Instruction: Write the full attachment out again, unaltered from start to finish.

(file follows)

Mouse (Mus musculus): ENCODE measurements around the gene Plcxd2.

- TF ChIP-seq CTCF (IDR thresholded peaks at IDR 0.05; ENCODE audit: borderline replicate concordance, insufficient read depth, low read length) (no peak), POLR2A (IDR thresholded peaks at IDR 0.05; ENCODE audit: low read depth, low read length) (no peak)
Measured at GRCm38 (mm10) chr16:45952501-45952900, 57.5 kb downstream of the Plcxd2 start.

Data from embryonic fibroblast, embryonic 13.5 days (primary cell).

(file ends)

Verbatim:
Mouse (Mus musculus): ENCODE measurements around the gene Plcxd2.

- TF ChIP-seq CTCF (IDR thresholded peaks at IDR 0.05; ENCODE audit: borderline replicate concordance, insufficient read depth, low read length) (no peak), POLR2A (IDR thresholded peaks at IDR 0.05; ENCODE audit: low read depth, low read length) (no peak)
Measured at GRCm38 (mm10) chr16:45952501-45952900, 57.5 kb downstream of the Plcxd2 start.

Data from embryonic fibroblast, embryonic 13.5 days (primary cell).